The lawsuit comes from a group of students allied with national pro-abortion rights NGOs.

Browne told the South Bend Tribune the university’s position is “grounded in the autonomy of litigants, including the government, to settle claims.” He added “we are confident that Notre Dame will prevail.”

Among the plaintiffs in the lawsuit are three unnamed students and the group Irish 4 Reproductive Health, a 501c4 non-profit not affiliated with or funded by the Catholic university.

“No one at Notre Dame — and no one anywhere —should have to choose between what is right for their body and life and what they can afford,” said the group Irish 4 Reproductive Health, a plaintiff in the lawsuit.

In February 2018, University of Notre Dame president Rev. John I. Jenkins, C.S.C., announced that while the insurance plan at the university will not provide abortifacients, the school will fund the use of “simple contraceptives.”

Irish 4 Reproductive Health still objected, contending that the policies follow a February 2018 “secretive deal with the Trump-Pence administration to impose unnecessary and burdensome costs on us and restrict our reproductive healthcare options to methods deemed acceptable by Fr. Jenkins’s coterie of advisors.”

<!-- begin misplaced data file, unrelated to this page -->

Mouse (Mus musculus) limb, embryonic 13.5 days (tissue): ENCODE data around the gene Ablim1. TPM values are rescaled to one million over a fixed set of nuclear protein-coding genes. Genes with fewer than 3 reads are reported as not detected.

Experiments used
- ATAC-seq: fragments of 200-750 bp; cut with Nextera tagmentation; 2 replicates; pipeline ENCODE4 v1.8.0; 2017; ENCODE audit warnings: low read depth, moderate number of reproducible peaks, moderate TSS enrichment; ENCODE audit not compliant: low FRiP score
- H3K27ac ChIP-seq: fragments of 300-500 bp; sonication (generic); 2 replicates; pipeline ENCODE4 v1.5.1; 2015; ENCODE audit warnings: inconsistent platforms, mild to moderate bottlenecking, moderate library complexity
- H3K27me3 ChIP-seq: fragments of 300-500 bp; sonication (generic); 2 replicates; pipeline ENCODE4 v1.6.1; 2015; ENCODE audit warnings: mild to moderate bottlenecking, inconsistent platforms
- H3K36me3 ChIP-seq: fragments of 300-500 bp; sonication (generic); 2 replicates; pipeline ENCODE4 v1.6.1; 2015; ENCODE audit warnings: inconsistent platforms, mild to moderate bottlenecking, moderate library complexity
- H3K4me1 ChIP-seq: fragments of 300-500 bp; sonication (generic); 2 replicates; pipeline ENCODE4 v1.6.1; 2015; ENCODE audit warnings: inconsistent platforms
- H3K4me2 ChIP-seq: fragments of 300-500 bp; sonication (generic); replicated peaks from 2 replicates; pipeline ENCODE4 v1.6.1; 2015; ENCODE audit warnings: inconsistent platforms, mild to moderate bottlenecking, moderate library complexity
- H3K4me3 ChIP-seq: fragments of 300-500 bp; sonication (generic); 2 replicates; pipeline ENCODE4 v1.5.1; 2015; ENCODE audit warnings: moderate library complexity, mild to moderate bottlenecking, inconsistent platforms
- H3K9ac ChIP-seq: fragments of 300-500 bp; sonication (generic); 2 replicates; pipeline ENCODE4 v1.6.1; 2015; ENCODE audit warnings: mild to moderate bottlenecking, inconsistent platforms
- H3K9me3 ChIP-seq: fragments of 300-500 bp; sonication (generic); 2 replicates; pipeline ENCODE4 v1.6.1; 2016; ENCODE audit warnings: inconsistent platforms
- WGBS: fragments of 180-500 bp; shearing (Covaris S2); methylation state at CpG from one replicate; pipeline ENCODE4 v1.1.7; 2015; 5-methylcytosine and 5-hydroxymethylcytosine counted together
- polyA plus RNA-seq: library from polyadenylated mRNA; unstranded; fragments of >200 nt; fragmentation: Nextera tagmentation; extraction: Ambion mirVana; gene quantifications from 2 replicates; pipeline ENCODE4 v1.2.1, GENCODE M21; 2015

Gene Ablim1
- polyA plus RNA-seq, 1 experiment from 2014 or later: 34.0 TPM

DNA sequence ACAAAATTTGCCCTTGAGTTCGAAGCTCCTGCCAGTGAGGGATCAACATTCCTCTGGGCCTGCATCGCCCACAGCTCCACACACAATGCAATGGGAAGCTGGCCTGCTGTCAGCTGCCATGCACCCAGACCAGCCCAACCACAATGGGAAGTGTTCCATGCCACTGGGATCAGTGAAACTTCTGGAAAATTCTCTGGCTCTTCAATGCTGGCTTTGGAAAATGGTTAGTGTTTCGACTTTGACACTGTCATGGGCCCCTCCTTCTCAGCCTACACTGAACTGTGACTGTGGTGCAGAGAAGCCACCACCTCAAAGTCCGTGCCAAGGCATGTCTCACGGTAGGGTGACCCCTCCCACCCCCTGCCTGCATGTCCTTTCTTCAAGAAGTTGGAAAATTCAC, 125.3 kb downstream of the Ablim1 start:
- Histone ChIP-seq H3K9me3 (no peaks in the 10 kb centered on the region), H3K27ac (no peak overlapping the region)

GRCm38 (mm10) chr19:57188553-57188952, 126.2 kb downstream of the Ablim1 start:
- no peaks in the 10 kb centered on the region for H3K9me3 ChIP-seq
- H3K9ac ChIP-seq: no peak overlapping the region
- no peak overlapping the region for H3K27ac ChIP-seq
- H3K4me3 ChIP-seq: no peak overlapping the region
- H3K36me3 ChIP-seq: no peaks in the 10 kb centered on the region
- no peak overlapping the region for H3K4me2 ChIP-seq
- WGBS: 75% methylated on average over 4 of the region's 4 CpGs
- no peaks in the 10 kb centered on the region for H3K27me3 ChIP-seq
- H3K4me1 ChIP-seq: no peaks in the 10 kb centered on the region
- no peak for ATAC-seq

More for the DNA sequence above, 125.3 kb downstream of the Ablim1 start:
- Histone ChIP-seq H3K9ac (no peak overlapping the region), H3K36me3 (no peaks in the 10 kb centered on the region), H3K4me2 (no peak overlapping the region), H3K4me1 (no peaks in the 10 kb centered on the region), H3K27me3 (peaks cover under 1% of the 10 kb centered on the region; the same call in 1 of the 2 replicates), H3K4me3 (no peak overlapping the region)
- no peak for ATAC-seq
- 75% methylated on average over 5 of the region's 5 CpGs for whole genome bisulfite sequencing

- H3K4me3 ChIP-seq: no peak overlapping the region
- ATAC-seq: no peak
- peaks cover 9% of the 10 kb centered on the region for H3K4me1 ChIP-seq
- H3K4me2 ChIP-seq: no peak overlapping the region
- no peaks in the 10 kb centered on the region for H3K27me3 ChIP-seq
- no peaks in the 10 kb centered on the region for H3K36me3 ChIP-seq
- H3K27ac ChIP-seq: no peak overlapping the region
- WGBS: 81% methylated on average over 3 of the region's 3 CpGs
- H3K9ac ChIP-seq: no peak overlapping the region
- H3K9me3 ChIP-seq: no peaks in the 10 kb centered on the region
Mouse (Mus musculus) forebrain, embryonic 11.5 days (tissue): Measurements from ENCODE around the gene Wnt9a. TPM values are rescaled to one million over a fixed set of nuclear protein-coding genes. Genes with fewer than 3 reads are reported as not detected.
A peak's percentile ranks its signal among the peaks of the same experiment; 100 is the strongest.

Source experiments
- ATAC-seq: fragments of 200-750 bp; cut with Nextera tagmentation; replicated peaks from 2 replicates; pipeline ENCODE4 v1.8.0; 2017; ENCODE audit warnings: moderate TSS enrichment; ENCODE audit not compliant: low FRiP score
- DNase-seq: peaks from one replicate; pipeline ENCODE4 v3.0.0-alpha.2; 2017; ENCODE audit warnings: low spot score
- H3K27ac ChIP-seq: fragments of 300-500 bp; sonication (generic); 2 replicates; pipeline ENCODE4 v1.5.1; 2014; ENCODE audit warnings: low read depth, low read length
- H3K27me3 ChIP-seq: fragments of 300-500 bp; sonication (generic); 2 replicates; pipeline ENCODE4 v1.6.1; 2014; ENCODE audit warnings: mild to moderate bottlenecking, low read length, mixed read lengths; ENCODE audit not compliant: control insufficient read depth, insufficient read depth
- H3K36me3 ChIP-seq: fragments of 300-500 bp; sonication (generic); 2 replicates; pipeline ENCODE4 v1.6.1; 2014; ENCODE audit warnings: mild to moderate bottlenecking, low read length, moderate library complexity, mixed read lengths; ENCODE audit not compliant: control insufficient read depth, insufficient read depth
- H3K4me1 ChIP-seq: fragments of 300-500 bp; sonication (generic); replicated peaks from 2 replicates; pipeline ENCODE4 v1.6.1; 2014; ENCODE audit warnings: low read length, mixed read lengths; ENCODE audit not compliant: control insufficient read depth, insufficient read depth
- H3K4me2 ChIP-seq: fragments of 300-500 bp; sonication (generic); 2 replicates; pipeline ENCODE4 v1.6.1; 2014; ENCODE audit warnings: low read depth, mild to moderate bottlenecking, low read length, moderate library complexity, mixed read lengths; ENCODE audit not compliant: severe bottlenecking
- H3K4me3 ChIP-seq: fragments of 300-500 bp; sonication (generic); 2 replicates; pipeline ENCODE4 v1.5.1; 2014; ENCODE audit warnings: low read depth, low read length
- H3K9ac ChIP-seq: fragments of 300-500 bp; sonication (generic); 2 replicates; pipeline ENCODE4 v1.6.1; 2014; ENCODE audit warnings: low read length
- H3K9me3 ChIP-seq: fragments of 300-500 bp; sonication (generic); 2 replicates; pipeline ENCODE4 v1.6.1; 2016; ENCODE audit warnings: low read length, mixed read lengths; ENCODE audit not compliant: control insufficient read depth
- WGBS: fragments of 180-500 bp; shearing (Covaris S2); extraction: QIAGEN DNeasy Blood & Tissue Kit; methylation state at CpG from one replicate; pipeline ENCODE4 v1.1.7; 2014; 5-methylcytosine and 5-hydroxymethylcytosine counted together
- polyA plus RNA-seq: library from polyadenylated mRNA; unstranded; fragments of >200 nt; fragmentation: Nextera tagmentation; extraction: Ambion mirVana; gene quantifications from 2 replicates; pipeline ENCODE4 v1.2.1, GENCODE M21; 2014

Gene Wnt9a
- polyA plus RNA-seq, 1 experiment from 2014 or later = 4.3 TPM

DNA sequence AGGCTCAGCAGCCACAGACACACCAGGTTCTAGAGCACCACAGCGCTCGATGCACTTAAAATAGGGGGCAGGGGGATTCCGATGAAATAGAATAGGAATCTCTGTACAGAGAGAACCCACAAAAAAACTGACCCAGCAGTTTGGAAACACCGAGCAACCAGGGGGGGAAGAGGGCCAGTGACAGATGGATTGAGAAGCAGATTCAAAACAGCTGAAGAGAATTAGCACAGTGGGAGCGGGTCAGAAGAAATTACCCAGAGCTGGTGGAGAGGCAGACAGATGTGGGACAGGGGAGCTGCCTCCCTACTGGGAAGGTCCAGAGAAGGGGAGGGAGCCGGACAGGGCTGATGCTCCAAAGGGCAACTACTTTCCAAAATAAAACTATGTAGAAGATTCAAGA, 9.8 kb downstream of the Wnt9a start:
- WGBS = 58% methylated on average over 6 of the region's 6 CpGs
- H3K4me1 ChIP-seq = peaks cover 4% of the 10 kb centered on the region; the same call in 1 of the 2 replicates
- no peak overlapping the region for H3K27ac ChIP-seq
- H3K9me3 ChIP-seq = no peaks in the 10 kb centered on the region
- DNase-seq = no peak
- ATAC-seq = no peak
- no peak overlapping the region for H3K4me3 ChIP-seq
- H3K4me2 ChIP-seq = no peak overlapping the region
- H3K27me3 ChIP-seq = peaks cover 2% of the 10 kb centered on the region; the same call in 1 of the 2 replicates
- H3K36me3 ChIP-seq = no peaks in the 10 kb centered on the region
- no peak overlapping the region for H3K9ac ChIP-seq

The group of Notre Dame undergraduate and graduate students describes itself as an advocate for “reproductive justice.”

“We work to expand access to sexual health resources and information at the University of Notre Dame as well as in our surrounding community. Our feminism is intersectional and sex-positive,” it says on its Facebook page.

The group says the majority of its funding comes from individual donors but it also reports receiving grants from Planned Parenthood, the nation’s largest performer of abortions, and Catholics for Choice, whose claims to be a Catholic organization have been rejected by the U.S. bishops.

Irish 4 Reproductive Justice works with South Bend-area pro-abortion rights and feminist groups as well as the National Women’s Law Center, and Americans United for the Separation of Church and State. The latter two groups are assisting in the lawsuit, as is the New York-based Center for Reproductive Rights and the Fried Frank and Macey Swanson law firms.